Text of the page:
One Market Where Oil Doesn't Really Matter Much

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by: Peter Hayes

In the final of our five-chart series, Feeling Taxed?, we'll scale a particularly slippery slope. Of course, that's oil and this question:

Are you worried your portfolio will be affected by the recent slide in oil and energy prices?

I will once again point you to municipal bonds - one asset class that has been largely insulated from the drop in oil. While some states are major oil producers, the impact of oil's slide has been fairly limited. Texas, the biggest oil producer, is also a big storer of oil - an advantage now given extremely elevated supplies. Many of the other energy-producing states are not large issuers of municipal debt.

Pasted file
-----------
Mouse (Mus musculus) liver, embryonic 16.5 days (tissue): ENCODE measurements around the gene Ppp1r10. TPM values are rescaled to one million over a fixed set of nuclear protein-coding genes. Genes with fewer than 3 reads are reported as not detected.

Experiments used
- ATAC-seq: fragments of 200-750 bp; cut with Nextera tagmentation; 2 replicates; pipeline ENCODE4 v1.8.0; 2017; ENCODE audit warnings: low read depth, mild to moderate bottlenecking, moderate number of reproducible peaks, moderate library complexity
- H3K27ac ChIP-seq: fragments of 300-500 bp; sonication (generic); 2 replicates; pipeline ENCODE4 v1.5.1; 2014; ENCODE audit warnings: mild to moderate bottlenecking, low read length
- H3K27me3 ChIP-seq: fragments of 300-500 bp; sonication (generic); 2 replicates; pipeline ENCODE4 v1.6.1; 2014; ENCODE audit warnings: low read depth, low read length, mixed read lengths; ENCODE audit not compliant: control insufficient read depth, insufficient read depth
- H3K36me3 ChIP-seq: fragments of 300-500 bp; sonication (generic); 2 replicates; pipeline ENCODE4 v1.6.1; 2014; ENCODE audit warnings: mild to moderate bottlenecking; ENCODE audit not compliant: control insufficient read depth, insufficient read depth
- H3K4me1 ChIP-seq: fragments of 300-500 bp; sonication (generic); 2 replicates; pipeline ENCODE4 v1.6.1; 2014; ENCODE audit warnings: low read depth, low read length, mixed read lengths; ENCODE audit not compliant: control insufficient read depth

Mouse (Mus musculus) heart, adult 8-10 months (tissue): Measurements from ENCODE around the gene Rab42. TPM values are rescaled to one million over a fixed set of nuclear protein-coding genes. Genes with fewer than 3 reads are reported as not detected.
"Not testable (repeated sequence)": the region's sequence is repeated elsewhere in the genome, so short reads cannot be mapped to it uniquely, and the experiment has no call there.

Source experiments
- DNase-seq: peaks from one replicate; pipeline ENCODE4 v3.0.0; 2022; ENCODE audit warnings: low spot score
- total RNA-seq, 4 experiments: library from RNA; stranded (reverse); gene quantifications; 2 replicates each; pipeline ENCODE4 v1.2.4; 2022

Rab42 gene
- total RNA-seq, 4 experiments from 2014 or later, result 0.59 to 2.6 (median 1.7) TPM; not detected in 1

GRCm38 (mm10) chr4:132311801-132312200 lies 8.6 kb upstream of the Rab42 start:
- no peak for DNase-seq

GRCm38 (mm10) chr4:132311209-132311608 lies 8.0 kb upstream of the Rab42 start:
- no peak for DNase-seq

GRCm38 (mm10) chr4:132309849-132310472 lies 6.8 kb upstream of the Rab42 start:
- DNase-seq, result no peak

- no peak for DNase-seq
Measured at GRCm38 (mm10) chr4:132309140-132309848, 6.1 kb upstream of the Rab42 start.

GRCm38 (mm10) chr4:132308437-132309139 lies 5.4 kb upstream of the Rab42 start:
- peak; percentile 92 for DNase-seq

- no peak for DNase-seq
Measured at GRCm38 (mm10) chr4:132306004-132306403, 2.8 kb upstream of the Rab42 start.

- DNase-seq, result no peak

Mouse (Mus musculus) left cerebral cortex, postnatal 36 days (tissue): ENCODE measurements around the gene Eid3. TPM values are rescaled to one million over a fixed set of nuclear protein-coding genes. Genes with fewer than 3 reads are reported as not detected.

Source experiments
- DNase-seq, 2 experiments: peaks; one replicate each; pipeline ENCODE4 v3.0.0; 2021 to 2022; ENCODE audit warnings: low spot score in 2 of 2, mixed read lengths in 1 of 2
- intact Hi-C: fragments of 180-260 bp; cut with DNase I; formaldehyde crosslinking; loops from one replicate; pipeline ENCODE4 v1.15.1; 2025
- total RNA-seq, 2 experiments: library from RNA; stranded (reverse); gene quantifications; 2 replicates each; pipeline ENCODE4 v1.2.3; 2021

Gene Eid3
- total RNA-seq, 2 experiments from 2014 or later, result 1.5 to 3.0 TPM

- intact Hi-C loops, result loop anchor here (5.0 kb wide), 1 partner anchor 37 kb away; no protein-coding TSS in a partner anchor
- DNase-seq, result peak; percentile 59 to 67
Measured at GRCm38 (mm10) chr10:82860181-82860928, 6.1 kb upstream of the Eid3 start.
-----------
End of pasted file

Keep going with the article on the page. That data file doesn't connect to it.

And consider this angle: Low oil and gas prices mean more money in consumers' pockets. To the extent that results in more spending, state coffers would benefit from the increased tax collections (and what's good for state budgets is generally good for states' creditworthiness and municipal debt ratings).

At a more granular level, consider that savings at the pump have traditionally resulted in increased tobacco consumption (the logic being that the excess cash is used to fund tobacco habits). We've seen evidence of this recently in the performance of corporate vs. municipal high yield. Whereas the energy sector wreaked havoc on corporate high yield last year, tobacco was the best-performing segment of the municipal high yield market. For investors, the key takeaway is that not all high yield is created equal.

Oil bust supports tobacco boon

This post originally appeared on the BlackRock Blog.